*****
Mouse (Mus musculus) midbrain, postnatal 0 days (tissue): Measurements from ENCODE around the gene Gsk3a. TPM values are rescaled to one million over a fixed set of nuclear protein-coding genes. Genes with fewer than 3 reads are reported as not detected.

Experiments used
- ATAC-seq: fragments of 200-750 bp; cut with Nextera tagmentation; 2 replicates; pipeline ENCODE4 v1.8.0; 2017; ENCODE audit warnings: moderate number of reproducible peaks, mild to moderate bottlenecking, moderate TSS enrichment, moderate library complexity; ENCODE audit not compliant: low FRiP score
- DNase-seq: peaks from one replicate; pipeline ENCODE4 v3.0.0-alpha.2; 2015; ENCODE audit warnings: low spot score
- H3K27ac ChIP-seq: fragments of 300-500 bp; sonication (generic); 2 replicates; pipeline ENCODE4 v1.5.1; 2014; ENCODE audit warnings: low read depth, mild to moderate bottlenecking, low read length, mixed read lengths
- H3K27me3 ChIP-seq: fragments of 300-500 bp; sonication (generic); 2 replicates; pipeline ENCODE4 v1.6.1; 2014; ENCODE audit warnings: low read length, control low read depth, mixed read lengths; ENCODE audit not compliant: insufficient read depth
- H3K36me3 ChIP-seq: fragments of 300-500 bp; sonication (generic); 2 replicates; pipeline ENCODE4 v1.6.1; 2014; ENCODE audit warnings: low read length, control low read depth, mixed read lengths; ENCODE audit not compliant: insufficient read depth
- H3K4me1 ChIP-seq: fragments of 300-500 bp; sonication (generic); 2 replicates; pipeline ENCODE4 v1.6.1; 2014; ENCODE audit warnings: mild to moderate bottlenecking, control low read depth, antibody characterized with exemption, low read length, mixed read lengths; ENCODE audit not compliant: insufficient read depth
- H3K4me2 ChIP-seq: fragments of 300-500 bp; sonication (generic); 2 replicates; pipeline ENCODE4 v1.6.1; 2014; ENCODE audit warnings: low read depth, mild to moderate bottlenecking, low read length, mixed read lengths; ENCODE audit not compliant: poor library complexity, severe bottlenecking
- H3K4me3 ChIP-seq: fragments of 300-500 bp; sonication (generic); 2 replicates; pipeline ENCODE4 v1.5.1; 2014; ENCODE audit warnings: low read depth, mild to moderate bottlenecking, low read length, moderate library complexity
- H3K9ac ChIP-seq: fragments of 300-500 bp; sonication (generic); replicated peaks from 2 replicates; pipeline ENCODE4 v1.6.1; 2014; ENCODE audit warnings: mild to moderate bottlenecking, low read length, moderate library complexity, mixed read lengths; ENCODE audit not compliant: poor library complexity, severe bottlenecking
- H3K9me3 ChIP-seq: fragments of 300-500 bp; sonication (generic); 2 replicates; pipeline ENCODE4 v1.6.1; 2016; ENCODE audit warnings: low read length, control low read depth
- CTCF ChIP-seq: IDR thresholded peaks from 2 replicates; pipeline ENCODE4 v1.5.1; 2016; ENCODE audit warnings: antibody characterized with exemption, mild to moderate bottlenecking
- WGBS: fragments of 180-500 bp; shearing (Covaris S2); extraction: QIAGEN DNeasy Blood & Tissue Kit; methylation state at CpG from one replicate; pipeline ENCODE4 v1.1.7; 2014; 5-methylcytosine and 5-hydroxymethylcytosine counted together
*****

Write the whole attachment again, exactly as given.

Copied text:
Mouse (Mus musculus) midbrain, postnatal 0 days (tissue): Measurements from ENCODE around the gene Gsk3a. TPM values are rescaled to one million over a fixed set of nuclear protein-coding genes. Genes with fewer than 3 reads are reported as not detected.

Experiments used
- ATAC-seq: fragments of 200-750 bp; cut with Nextera tagmentation; 2 replicates; pipeline ENCODE4 v1.8.0; 2017; ENCODE audit warnings: moderate number of reproducible peaks, mild to moderate bottlenecking, moderate TSS enrichment, moderate library complexity; ENCODE audit not compliant: low FRiP score
- DNase-seq: peaks from one replicate; pipeline ENCODE4 v3.0.0-alpha.2; 2015; ENCODE audit warnings: low spot score
- H3K27ac ChIP-seq: fragments of 300-500 bp; sonication (generic); 2 replicates; pipeline ENCODE4 v1.5.1; 2014; ENCODE audit warnings: low read depth, mild to moderate bottlenecking, low read length, mixed read lengths
- H3K27me3 ChIP-seq: fragments of 300-500 bp; sonication (generic); 2 replicates; pipeline ENCODE4 v1.6.1; 2014; ENCODE audit warnings: low read length, control low read depth, mixed read lengths; ENCODE audit not compliant: insufficient read depth
- H3K36me3 ChIP-seq: fragments of 300-500 bp; sonication (generic); 2 replicates; pipeline ENCODE4 v1.6.1; 2014; ENCODE audit warnings: low read length, control low read depth, mixed read lengths; ENCODE audit not compliant: insufficient read depth
- H3K4me1 ChIP-seq: fragments of 300-500 bp; sonication (generic); 2 replicates; pipeline ENCODE4 v1.6.1; 2014; ENCODE audit warnings: mild to moderate bottlenecking, control low read depth, antibody characterized with exemption, low read length, mixed read lengths; ENCODE audit not compliant: insufficient read depth
- H3K4me2 ChIP-seq: fragments of 300-500 bp; sonication (generic); 2 replicates; pipeline ENCODE4 v1.6.1; 2014; ENCODE audit warnings: low read depth, mild to moderate bottlenecking, low read length, mixed read lengths; ENCODE audit not compliant: poor library complexity, severe bottlenecking
- H3K4me3 ChIP-seq: fragments of 300-500 bp; sonication (generic); 2 replicates; pipeline ENCODE4 v1.5.1; 2014; ENCODE audit warnings: low read depth, mild to moderate bottlenecking, low read length, moderate library complexity
- H3K9ac ChIP-seq: fragments of 300-500 bp; sonication (generic); replicated peaks from 2 replicates; pipeline ENCODE4 v1.6.1; 2014; ENCODE audit warnings: mild to moderate bottlenecking, low read length, moderate library complexity, mixed read lengths; ENCODE audit not compliant: poor library complexity, severe bottlenecking
- H3K9me3 ChIP-seq: fragments of 300-500 bp; sonication (generic); 2 replicates; pipeline ENCODE4 v1.6.1; 2016; ENCODE audit warnings: low read length, control low read depth
- CTCF ChIP-seq: IDR thresholded peaks from 2 replicates; pipeline ENCODE4 v1.5.1; 2016; ENCODE audit warnings: antibody characterized with exemption, mild to moderate bottlenecking
- WGBS: fragments of 180-500 bp; shearing (Covaris S2); extraction: QIAGEN DNeasy Blood & Tissue Kit; methylation state at CpG from one replicate; pipeline ENCODE4 v1.1.7; 2014; 5-methylcytosine and 5-hydroxymethylcytosine counted together